Last year, when we were moving towards a Christmas release date for Gatsby, Jeff Robinov said to me, ‘Perhaps you’ll be able to make the release date. But will it be the movie that you want it to be? If you had more time to work on the visual effects and music, would you have a better chance of realizing your vision for the film?’ Jeff was resolute that the most important thing was for me to do my best possible work, and by moving ‘Gatsby’ to the summer, he gave me the time and resources to do it. He showed incredible leadership in not being concerned with the possible media controversy about moving the release date; his sole concern was that Gatsby be the best film that it could be. For which I’ll always be profoundly grateful.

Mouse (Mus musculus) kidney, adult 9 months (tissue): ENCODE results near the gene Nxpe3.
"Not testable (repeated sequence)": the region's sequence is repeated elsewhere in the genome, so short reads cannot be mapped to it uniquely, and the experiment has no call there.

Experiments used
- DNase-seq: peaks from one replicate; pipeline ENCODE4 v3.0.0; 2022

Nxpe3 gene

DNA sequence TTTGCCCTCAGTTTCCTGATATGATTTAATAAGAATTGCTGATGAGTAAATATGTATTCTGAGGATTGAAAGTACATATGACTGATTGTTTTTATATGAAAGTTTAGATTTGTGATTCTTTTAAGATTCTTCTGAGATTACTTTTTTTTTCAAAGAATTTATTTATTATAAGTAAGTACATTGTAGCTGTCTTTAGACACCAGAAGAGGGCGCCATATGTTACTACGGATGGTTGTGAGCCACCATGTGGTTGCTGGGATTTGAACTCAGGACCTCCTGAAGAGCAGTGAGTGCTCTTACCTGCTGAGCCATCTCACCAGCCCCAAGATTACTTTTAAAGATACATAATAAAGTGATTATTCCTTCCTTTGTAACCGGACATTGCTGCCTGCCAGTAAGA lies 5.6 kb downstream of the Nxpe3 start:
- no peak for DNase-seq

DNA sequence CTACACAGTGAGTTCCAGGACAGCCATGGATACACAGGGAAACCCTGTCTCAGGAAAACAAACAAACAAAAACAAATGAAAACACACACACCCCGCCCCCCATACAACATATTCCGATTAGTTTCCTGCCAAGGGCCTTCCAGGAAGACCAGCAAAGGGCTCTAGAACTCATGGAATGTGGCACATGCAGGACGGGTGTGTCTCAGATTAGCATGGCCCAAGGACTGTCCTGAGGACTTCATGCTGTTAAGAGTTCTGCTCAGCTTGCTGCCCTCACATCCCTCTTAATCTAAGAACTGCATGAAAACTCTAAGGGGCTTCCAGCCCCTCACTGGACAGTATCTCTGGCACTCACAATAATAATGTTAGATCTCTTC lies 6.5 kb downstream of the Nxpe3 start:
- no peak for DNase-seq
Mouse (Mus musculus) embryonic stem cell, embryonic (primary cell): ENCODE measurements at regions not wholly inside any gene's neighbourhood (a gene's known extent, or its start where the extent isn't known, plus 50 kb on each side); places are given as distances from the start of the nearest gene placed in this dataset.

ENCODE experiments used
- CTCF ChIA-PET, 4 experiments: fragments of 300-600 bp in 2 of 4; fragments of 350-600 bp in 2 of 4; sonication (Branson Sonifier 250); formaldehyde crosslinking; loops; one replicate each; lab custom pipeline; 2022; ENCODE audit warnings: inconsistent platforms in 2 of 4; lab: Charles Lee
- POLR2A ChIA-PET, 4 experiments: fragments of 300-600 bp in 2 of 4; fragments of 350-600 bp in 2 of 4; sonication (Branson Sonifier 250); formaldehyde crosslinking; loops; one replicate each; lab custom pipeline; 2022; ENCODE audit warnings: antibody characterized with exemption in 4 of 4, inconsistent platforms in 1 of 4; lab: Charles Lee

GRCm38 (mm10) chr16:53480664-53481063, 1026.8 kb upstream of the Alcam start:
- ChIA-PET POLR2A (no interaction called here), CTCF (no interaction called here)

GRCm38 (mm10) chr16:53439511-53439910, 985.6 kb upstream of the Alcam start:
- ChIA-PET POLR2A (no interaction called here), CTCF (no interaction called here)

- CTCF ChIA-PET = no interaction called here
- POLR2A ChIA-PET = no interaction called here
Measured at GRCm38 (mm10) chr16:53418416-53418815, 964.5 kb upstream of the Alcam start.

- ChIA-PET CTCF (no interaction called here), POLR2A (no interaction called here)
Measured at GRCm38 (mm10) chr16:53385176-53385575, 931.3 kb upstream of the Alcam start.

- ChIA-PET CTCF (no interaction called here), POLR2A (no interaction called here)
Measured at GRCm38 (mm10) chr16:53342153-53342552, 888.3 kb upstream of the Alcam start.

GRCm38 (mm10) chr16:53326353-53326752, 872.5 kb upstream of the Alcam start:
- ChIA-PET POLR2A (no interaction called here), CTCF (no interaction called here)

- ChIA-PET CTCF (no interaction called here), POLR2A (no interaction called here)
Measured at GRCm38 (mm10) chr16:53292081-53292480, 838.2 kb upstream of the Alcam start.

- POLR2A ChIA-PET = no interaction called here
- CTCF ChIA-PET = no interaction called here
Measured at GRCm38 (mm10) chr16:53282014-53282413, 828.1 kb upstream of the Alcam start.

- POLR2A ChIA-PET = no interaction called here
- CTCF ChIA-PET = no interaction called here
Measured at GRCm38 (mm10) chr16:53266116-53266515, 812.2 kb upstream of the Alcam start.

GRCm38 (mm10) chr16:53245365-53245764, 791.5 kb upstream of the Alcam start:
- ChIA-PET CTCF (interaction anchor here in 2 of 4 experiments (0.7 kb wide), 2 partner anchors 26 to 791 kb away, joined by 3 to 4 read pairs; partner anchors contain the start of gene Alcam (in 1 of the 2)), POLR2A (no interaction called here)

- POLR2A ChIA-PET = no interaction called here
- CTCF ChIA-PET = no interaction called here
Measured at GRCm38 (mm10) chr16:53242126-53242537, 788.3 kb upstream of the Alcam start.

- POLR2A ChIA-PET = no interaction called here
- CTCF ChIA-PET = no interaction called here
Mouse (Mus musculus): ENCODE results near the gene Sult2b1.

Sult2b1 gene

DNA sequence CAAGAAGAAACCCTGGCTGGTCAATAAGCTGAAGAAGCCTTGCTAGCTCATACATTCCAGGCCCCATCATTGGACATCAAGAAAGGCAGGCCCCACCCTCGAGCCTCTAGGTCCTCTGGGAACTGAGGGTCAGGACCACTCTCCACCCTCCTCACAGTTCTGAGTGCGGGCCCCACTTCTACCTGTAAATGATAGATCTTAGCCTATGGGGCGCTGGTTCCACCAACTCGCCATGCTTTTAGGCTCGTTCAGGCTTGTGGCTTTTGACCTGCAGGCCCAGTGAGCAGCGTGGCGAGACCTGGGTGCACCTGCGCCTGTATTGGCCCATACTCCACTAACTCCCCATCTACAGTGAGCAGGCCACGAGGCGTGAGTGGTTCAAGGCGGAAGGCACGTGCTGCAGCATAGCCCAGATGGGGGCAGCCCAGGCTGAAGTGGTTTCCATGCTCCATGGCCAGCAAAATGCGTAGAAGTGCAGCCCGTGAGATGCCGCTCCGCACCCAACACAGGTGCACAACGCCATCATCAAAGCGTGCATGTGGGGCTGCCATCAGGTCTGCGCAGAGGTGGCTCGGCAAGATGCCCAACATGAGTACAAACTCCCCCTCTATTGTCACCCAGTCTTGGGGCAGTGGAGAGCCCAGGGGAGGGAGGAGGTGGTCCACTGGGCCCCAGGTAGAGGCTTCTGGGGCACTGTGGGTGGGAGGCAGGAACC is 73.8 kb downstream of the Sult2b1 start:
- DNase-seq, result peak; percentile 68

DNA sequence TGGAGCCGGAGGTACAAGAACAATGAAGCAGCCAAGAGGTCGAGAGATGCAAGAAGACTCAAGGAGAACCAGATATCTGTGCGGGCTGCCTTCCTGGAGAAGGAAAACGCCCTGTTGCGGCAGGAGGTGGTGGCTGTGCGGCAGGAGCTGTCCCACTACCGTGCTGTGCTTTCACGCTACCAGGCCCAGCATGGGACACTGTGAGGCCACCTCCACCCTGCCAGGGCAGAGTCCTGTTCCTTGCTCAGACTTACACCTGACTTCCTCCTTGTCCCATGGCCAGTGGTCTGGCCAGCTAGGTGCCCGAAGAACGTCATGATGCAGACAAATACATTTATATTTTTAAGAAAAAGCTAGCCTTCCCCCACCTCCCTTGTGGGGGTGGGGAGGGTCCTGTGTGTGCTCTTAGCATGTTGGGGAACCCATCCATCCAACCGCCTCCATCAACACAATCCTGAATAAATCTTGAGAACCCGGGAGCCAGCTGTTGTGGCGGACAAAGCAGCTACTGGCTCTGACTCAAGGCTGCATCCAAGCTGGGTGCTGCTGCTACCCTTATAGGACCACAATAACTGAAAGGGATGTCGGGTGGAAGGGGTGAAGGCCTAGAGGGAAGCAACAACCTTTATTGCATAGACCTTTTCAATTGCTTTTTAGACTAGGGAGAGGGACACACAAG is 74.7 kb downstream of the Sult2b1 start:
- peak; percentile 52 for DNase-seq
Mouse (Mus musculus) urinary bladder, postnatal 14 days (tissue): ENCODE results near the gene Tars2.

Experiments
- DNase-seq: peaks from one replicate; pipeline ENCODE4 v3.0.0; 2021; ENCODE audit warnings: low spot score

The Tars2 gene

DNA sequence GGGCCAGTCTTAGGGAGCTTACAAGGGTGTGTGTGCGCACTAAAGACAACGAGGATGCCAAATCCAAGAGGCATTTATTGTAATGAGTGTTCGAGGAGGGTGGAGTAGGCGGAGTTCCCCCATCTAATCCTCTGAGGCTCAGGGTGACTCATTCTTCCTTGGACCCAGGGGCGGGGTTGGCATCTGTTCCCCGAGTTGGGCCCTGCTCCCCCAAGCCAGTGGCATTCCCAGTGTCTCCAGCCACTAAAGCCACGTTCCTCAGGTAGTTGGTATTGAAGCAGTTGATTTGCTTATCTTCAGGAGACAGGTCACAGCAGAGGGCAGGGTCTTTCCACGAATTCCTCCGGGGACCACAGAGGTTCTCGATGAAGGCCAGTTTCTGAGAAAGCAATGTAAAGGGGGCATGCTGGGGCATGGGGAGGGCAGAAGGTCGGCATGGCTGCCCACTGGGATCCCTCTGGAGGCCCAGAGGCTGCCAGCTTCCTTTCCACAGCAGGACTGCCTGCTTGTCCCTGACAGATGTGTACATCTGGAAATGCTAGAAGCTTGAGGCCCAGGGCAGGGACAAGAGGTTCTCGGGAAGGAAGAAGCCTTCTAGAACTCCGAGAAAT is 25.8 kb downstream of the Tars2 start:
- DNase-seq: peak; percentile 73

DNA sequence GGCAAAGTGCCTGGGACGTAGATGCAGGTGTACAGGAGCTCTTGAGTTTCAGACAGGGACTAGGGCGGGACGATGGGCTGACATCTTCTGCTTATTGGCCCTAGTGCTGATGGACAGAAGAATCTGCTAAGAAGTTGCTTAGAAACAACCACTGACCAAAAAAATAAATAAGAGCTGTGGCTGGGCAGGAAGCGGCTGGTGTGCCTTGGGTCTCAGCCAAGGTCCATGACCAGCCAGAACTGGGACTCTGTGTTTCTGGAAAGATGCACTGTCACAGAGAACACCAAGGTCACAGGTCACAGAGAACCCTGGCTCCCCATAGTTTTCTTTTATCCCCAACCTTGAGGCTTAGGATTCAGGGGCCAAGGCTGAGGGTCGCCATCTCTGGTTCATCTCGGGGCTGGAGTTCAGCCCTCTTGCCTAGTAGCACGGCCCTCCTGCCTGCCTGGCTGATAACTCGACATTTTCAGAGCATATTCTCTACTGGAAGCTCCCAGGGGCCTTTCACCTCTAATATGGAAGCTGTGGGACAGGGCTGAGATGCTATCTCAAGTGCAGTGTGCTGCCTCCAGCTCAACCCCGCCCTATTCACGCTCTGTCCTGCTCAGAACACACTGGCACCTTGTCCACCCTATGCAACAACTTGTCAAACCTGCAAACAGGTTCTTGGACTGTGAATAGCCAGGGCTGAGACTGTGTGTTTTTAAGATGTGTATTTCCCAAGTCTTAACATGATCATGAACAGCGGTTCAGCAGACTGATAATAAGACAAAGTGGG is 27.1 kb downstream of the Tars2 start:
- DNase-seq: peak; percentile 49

But no Warner Bros Pictures film relationship is more important than with Christopher Nolan. According to several accounts, Robinov’s relationship with Nolan began right after Memento was released in March 2001. Within a month, Nolan’s agent Dan Aloni called Robinov and told him he should meet with the helmer. At first Nolan was going to direct Troy (released in 2004) but wasn’t feeling it. With that Robinov asked if there was anything else Nolan wanted to do – and learned that the director had always had an interest in Batman. At the time, the studio didn’t have a take on a reboot of its lucrative DC Comics franchise. But Nolan came in and brilliantly pitched Robinov who immediately set up a meeting with then studio chief Alan Horn who also bought into it. Horn greenlighted Batman Begins and the entire new trilogy, with Robinov’s full backing, off just Nolan’s pitch. For the latest Superman reboot, screenwriter David S. Goyer and Nolan came to Robinov with what’s now referred to as “an incredible take” on a Man Of Steel reimagining. “Great visual. Great aesthetic. A lot of confidence.” It was Nolan’s idea to have Zack Snyder direct it and, even though Snyder’s previous movies had underperformed at the box office, Robinov back up Nolan’s decision-making – a rarity in Hollywood. As a measure of his loyalty to Robinov, Nolan recently insisted that the studio be included in the deal for Interstellar at Paramount.